Here’s what we thought. We have to go to Xi’an. The discovery of the terra cotta warriors there in 1974 is one of the great archeological discoveries of our time. It’s one of the places you just have to see if you’re in China. So we’ll go to Xi’an, be fascinated by the terra cotta warriors and then just hang around.
Here’s what happened. We went to Xi’an, saw the terra cotta warriors and thought, “OK, yup, we’ve seen ’em.” Then we saw the rest of Xi’an and absolutely loved it. So, yes, go to Xian. And see the warriors. But save time to see the city, too.First off, then, just what are these terra cotta warriors? They are part of the necropolis built for Emperor Qin Shi Huang, China’s first emperor, around . (“Qin” is actually pronounced “Chin,” from which derived the name “China.) Discovered by peasant farmers digging for water in 1974, the three pits that have been partially excavated are believed to contain an army of up to 8,000 life-size terra cotta statues including military personnel of various ranks, horses, chariots, and even the musicians and acrobats that would have traveled with the troops (what Joe Biden would excitedly call “literally an army of 8,000!). The troops are all facing east, where Emperor Qin’s fiercest enemies came from. Part of what makes them amazing is that each of the soldiers is identifiably different from the others, sort of like snow flakes. It is believed that ultimately some 700,000 workers were engaged in the project before the Emperor died in about 210 BC.
So what’s not to like about the site? Nothing, really. It’s just that for us, at least, seeing it was somewhat anticlimactic. I’d heard about these warriors and seen pictures and read about them and all that years before we ever got here. And seeing them didn’t add that much to my experience. The commute out to the site, about 90 minutes east of Xi’an itself on a local bus, was a pain. There was a video available that was so annoying in its lack of useful information that we left after maybe 10 minutes. The second of three pits displaying warriors is supposed to have hundreds of warriors, but all we saw was a vast expanse of un-excavated land. And at the pit sites themselves there was a surprising lack of any but the most basic information. Interesting and cool, yes, and incredibly important from historic and archeological perspectives. But for me, just not that vital.
In some ways more interesting was the Tomb of Emperor Jingdi. This site is pretty close to the Xi’an airport, itself an hour’s drive from the city, so we hired a driver to take us there en route to the airport for our flight to Seoul as we were bidding adieu to China. Emperor Jingdi followed Qin by a few decades, but was a very different emperor. While Qin was a military man, evidenced by the thousands of warriors who stood over his grave for two thousand years, Jingdi was Taoist-influenced emperor who was far more focused on improving the lives of his subjects: lowering taxes, emphasizing diplomacy over military intervention, and so on.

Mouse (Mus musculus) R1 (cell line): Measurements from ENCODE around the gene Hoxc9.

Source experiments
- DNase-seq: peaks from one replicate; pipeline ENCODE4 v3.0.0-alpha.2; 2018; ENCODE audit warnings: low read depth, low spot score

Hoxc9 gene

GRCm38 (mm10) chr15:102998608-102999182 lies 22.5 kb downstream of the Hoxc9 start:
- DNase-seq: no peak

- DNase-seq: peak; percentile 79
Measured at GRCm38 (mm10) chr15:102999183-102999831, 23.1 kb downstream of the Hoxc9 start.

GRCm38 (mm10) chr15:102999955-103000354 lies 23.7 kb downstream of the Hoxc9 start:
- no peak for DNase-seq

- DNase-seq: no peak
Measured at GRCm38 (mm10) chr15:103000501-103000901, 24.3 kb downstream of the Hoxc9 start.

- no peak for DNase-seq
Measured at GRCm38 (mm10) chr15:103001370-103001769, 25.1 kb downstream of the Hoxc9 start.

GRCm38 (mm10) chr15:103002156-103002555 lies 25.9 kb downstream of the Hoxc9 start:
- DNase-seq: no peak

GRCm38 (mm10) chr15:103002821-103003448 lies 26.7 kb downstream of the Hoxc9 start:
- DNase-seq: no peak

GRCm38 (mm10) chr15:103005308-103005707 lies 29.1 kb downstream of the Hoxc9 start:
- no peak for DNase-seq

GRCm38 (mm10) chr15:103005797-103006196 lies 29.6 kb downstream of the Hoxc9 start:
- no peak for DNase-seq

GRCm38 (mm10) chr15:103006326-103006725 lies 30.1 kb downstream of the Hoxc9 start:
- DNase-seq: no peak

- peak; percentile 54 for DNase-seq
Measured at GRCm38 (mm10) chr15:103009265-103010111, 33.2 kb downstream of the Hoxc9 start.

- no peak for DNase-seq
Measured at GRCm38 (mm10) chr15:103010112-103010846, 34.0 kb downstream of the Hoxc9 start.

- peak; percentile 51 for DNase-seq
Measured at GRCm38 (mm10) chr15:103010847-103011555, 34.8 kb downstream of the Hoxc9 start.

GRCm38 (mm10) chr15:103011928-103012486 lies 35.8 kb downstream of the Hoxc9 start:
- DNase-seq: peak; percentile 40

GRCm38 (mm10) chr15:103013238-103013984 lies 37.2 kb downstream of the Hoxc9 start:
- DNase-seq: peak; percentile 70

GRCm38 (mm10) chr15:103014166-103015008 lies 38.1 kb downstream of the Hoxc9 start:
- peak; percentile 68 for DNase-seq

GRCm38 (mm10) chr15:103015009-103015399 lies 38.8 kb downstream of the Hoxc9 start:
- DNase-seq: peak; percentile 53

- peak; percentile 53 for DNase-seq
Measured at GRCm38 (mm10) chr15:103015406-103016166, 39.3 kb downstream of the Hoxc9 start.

The differences are evident in their mausoleums. While Qin’s is all about the military, Jingdi’s emphasizes daily life, things like household items, servant, and domesticated animals. We also found the Jingdi tomb more accessible in a couple of ways. First, there is only a small fraction of the number of tourists compared to the army of terra cotta warriors site; we practically had the place to ourselves. Second, the layout is interesting, in that for much of the site you are walking on glass looking down at the excavations; you have a much better view of what they’re finding and the scale of things and so on.
In other words, this was the unexpected archeological gem of Xi’an.
But then, there was the city itself, which captivated us. A city of about 5.6 million people and the capital of Shaanxi Province in northwest China, it was one of China’s historic capitals and a terminus of the Silk Road. Because of that Silk Road traffic, Xi’an was the first Chinese city to be introduced to Islam and to this day has a notable Muslim population. That made for a fabulous street scene one day as we searched for the Great Mosque, founded in 742. You’d think that finding something called the Great Mosque would be easy, but you’d be wrong. Unlike the vast majority of mosques, this one is entirely Chinese in architecture with neither domes nor minarets. Instead, it consists of four quiet courtyards that provide a welcome respite from the bustle outside its walls.
The other big attraction in Xi’an is the Giant Wild Goose Pagoda, a shrine built in the 7th century to preserve the Buddhist sutras and other artifacts brought back from Master Xuanzang’s epic journey on the Silk Road to the West (India, though I have trouble thinking of India as the West…). His Travels in the Western Region is a classic of Chinese literature and to this day the source of movies and television shows.
Add to all that the normal Chinese experience of beautiful parklands and great walking and running areas and you end up with a great city to spend time in. We even found some great Chinese food for our last dinner before heading to Korea. We went to Xi’an primarily to see the terra cotta warriors and discovered a city worthy of an extended visit in its own right.
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